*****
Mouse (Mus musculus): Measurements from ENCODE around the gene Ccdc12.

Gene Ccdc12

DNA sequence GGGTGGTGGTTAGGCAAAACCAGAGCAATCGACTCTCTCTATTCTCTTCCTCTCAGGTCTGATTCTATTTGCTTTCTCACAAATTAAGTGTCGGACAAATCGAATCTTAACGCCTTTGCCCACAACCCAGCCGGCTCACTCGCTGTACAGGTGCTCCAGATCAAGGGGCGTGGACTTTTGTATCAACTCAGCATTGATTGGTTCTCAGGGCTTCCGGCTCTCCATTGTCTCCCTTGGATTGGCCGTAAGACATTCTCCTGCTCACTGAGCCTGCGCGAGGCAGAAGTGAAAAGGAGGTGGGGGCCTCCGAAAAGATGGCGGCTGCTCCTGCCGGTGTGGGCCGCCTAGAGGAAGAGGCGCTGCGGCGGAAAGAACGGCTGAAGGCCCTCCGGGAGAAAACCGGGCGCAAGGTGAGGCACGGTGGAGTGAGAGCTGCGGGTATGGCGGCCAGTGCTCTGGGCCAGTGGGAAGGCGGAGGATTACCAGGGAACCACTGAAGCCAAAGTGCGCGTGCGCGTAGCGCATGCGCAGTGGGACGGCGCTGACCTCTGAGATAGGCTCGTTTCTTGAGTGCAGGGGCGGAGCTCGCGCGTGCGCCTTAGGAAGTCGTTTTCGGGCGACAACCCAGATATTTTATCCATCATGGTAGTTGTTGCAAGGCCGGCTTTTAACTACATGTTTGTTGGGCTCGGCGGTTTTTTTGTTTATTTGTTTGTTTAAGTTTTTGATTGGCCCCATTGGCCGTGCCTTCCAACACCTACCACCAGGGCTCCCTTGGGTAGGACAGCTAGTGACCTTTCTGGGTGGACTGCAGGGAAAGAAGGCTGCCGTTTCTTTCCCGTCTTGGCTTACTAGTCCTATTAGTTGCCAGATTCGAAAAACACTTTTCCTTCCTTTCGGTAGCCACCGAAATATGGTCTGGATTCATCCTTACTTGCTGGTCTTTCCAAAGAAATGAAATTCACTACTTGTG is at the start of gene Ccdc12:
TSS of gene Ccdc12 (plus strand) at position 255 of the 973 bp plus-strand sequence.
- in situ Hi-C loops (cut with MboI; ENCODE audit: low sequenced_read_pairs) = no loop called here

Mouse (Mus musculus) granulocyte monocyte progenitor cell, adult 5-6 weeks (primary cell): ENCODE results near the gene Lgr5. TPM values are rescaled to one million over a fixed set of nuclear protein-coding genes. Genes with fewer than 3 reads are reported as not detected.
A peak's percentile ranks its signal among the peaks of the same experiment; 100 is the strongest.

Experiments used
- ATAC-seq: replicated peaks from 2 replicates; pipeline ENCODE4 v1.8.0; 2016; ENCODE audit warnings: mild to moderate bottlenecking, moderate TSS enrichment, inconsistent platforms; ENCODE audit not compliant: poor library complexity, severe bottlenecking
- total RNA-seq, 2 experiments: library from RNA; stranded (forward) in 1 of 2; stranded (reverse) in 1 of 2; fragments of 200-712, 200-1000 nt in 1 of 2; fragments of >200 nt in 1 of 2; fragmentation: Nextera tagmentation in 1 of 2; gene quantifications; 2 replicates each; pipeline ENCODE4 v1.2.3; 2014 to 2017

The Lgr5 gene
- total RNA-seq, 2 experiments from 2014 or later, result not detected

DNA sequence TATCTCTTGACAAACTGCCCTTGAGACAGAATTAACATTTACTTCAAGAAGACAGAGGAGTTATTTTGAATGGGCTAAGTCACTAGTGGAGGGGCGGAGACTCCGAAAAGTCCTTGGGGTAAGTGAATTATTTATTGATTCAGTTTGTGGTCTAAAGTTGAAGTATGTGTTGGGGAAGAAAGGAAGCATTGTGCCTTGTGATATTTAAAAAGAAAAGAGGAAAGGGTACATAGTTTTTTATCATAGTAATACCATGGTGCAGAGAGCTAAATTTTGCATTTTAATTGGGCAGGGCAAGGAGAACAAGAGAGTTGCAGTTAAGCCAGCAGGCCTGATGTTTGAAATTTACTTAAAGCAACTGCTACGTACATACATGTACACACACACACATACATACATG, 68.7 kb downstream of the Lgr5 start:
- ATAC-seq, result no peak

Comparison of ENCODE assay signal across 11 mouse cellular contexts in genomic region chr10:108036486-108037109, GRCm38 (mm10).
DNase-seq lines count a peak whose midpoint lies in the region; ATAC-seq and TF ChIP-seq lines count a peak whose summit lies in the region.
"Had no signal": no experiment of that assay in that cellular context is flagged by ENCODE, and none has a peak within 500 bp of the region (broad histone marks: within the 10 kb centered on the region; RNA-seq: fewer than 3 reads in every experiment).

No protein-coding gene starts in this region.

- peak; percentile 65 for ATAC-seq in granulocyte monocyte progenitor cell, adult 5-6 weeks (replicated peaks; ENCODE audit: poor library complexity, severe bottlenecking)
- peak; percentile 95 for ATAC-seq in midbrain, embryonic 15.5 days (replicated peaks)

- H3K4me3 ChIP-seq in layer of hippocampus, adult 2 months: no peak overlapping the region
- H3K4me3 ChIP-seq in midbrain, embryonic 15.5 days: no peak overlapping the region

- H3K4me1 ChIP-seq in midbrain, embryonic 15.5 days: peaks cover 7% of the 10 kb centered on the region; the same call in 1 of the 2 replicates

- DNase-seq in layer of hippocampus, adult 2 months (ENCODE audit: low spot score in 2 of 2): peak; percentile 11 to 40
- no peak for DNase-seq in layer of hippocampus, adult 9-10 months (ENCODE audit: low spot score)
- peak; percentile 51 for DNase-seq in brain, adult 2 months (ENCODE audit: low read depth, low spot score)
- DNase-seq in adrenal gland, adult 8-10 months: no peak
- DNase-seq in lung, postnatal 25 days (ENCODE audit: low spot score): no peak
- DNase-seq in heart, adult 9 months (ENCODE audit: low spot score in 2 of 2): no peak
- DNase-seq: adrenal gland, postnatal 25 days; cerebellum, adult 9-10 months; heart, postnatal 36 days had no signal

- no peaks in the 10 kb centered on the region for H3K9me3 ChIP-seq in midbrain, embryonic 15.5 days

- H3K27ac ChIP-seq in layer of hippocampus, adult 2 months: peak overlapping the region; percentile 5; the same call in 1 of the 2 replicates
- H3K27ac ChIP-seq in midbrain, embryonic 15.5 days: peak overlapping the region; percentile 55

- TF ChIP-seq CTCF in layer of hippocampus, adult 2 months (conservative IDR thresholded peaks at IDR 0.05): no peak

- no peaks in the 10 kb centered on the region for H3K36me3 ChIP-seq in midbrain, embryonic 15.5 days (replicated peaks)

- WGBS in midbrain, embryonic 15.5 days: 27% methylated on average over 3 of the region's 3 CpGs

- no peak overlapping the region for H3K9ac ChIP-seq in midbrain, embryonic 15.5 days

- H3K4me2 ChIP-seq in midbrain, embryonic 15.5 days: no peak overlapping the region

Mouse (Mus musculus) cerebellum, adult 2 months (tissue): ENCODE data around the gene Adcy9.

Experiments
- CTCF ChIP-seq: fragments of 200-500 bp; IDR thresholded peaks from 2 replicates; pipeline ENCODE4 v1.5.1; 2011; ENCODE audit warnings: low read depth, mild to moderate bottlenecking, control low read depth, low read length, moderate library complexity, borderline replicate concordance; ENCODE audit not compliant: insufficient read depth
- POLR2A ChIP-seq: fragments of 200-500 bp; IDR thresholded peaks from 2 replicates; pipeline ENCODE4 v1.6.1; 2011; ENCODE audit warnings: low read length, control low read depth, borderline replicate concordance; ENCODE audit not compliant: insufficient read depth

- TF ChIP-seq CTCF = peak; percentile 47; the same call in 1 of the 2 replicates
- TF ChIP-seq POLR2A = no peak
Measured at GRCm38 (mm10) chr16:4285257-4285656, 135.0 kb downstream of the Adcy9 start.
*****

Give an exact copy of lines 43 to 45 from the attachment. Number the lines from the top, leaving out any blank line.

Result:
- TF ChIP-seq CTCF = peak; percentile 47; the same call in 1 of the 2 replicates
- TF ChIP-seq POLR2A = no peak
Measured at GRCm38 (mm10) chr16:4285257-4285656, 135.0 kb downstream of the Adcy9 start.